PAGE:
Times of rapid change turn prognosticating magazine columnists into gamblers. That said, two things I know for sure:
One, we are back to earth, and that forces us to adapt for survival. It turns out that neither billions of hard-working Chinese and their savings, nor our massive ingestion of Prozac, were enough to keep the high-flying
But, gosh, doesn’t it feel good to have the solid ground of reality under your feet again? I, for my part, am happy because the gravity-defying “capitalism without capital” of the past two decades made me nauseous. My hope is that the crash of Wall Street’s highly leveraged investment bankers also brings down the casino they had built for us to play in—a transactional economy where the main entrepreneurial motivation had become the quick buying, merging and selling of assets produced by others, using other people’s money.
It looks as if the grounded way of doing business—patiently producing things while accumulating capital—is staging a limited comeback. Like it or not, we must now go “cold turkey” on borrowed money and turn our business thinking from a short-term transactional mindset to a long-term productive one.
But there are plenty of opportunities out there. What will help in this shift—and that’s my second “I-know-for-sure” point—is the fact that dynamic markets exist beyond Lakewood Ranch.
This is old news for the folks who run one of the most grounded larger businesses in our area, Sun Hydraulics Corp. The manufacturing company, founded more than three decades ago by Sarasotan Bob Koski, has been selling and producing its widgets—hydraulic cartridge valves, if you care to know—on three continents. And thanks to this geographic diversity, the business is on a steady course in times of upheaval. Sun Hydraulics had a net profit of $23 million through September 2008. Sales and profits will likely be lower next year, but the company’s even-keeled way apparently has a calming effect on jittery investors; Sun Hydraulics stock has been fairly stable and is trading not too far below its all-time high.
The people in charge of a similar-sized economic asset in our region, PGT Industries in
Here’s the good news for PGT: There’s a world of opportunity beyond the new subdivisions of the U.S. Southeast and condos in
As I am writing this, I am sitting in a café in the gritty but bustling downtown of
When driving through the periphery of this industrial city of four million, the business opportunity for the PGT’s of this world is obvious. Even though private bank credit is getting tighter, improved government lending programs keep fueling the construction of thousands of tiny townhomes in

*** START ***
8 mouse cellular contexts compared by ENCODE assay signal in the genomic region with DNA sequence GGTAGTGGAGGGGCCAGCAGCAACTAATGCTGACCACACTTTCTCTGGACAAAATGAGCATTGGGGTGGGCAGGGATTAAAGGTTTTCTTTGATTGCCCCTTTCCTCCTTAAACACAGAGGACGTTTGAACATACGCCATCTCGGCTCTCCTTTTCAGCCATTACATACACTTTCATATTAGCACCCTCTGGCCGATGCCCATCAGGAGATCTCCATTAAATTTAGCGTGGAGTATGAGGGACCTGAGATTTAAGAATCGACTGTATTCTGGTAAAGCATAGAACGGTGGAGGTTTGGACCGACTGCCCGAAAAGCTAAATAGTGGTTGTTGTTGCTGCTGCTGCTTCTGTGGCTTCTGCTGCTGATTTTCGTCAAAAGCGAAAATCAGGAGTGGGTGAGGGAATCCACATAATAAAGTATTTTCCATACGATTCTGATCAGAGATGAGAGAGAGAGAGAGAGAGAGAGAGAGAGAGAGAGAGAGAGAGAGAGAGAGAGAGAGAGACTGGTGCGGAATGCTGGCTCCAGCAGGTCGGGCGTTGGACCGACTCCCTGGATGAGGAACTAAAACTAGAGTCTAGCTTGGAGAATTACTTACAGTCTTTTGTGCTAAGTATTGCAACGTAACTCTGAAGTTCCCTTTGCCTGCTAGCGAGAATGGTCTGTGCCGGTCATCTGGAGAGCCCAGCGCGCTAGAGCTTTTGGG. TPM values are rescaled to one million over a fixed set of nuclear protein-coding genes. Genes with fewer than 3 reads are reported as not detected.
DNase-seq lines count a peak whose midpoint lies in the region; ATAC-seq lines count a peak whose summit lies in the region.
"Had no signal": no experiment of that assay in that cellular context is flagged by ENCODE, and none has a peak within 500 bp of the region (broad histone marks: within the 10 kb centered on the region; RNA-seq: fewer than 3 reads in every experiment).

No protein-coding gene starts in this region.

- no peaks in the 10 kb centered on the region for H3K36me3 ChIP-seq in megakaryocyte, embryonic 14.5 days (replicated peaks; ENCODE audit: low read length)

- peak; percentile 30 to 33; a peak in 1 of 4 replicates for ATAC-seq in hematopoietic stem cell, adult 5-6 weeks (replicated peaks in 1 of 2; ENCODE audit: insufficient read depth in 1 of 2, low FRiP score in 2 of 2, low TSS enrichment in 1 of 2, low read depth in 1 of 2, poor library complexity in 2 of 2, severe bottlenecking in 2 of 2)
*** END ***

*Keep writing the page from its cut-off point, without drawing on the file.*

It’s the same story in
What will be driving this growth is the subcontinent’s effort to turn its biggest burdens into an opportunity: building and modernizing the region’s sorely lacking infrastructure, and—more importantly for
Here’s the tricky part: Since the private sector has been reluctant or absent in some countries to engage in these undertakings, the state took the lead role, staging a big comeback as an economic actor. This is not just the stuff of Raúl Castro and Hugo Chávez anymore. The finance minister of
Doing business with the state usually requires first partnering with well-connected local partners. And being at the whim of politics in a foreign country isn’t for the weak-hearted either.
But the rewards can be big.
Consider this opportunity in two smaller markets beyond the beaten path: A housing deficit of about one million units aside, three hurricanes that hit Cuba this season damaged or destroyed half a million homes. Resources are tight, but it’s one of the Cuban government’s top priorities to help citizens rebuild their homes while continuing to build new ones. What’s more, while it will take the Obama administration and the Democratic-run Congress to lift the
The biggest partner in
It takes thinking outside the box to take advantage. But everybody with a stake in PGT should make sure the folks in
In that vein, it’s getting much more comfortable lately exploring the business opportunities south of Lakewood Ranch. All it takes to hop on a plane is a two-hour drive to Orlando, where Brazil’s TAM airlines has started daily service to São Paulo, in addition to the 28 weekly flights it already offers from Miami.
JetBlue announced it will start daily flights from
And Mexican carrier Mexicana began daily flights from
This is great news in tough times for
Johannes Werner is a Sarasota-based business journalist who has worked in Europe,